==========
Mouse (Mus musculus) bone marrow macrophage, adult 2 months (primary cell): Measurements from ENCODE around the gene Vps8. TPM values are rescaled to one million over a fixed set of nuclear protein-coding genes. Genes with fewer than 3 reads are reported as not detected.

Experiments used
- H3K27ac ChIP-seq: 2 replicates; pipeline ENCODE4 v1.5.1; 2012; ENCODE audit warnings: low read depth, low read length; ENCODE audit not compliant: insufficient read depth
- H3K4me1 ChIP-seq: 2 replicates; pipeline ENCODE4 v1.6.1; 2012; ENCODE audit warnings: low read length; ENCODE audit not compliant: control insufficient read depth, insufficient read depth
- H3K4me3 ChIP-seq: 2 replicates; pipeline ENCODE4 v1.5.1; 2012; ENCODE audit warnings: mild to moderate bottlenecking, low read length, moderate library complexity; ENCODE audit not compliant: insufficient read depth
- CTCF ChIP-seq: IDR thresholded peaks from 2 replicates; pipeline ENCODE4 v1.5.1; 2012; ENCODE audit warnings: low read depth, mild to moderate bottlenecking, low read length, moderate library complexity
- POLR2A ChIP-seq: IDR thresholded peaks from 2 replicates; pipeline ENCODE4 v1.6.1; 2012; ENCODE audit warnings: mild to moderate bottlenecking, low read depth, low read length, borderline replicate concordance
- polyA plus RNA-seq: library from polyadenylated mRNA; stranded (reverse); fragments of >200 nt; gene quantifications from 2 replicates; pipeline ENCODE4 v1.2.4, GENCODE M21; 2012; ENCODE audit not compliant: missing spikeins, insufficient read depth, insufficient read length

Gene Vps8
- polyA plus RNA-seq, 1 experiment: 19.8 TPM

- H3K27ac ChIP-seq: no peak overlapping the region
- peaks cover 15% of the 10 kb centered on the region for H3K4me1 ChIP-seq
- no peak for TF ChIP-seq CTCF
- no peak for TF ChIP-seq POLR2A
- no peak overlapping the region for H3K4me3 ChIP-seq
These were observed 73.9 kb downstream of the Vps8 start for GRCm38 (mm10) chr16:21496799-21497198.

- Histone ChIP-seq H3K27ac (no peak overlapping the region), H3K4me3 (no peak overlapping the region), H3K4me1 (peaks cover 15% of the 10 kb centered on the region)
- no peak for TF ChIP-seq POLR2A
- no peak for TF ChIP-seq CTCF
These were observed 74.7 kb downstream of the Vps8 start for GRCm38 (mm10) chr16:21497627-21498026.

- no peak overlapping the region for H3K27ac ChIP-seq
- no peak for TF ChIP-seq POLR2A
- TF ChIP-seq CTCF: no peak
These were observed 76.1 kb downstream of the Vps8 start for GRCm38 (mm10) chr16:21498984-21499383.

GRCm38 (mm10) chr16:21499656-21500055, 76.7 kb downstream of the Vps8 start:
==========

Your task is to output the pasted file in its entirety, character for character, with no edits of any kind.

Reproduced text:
Mouse (Mus musculus) bone marrow macrophage, adult 2 months (primary cell): Measurements from ENCODE around the gene Vps8. TPM values are rescaled to one million over a fixed set of nuclear protein-coding genes. Genes with fewer than 3 reads are reported as not detected.

Experiments used
- H3K27ac ChIP-seq: 2 replicates; pipeline ENCODE4 v1.5.1; 2012; ENCODE audit warnings: low read depth, low read length; ENCODE audit not compliant: insufficient read depth
- H3K4me1 ChIP-seq: 2 replicates; pipeline ENCODE4 v1.6.1; 2012; ENCODE audit warnings: low read length; ENCODE audit not compliant: control insufficient read depth, insufficient read depth
- H3K4me3 ChIP-seq: 2 replicates; pipeline ENCODE4 v1.5.1; 2012; ENCODE audit warnings: mild to moderate bottlenecking, low read length, moderate library complexity; ENCODE audit not compliant: insufficient read depth
- CTCF ChIP-seq: IDR thresholded peaks from 2 replicates; pipeline ENCODE4 v1.5.1; 2012; ENCODE audit warnings: low read depth, mild to moderate bottlenecking, low read length, moderate library complexity
- POLR2A ChIP-seq: IDR thresholded peaks from 2 replicates; pipeline ENCODE4 v1.6.1; 2012; ENCODE audit warnings: mild to moderate bottlenecking, low read depth, low read length, borderline replicate concordance
- polyA plus RNA-seq: library from polyadenylated mRNA; stranded (reverse); fragments of >200 nt; gene quantifications from 2 replicates; pipeline ENCODE4 v1.2.4, GENCODE M21; 2012; ENCODE audit not compliant: missing spikeins, insufficient read depth, insufficient read length

Gene Vps8
- polyA plus RNA-seq, 1 experiment: 19.8 TPM

- H3K27ac ChIP-seq: no peak overlapping the region
- peaks cover 15% of the 10 kb centered on the region for H3K4me1 ChIP-seq
- no peak for TF ChIP-seq CTCF
- no peak for TF ChIP-seq POLR2A
- no peak overlapping the region for H3K4me3 ChIP-seq
These were observed 73.9 kb downstream of the Vps8 start for GRCm38 (mm10) chr16:21496799-21497198.

- Histone ChIP-seq H3K27ac (no peak overlapping the region), H3K4me3 (no peak overlapping the region), H3K4me1 (peaks cover 15% of the 10 kb centered on the region)
- no peak for TF ChIP-seq POLR2A
- no peak for TF ChIP-seq CTCF
These were observed 74.7 kb downstream of the Vps8 start for GRCm38 (mm10) chr16:21497627-21498026.

- no peak overlapping the region for H3K27ac ChIP-seq
- no peak for TF ChIP-seq POLR2A
- TF ChIP-seq CTCF: no peak
These were observed 76.1 kb downstream of the Vps8 start for GRCm38 (mm10) chr16:21498984-21499383.

GRCm38 (mm10) chr16:21499656-21500055, 76.7 kb downstream of the Vps8 start: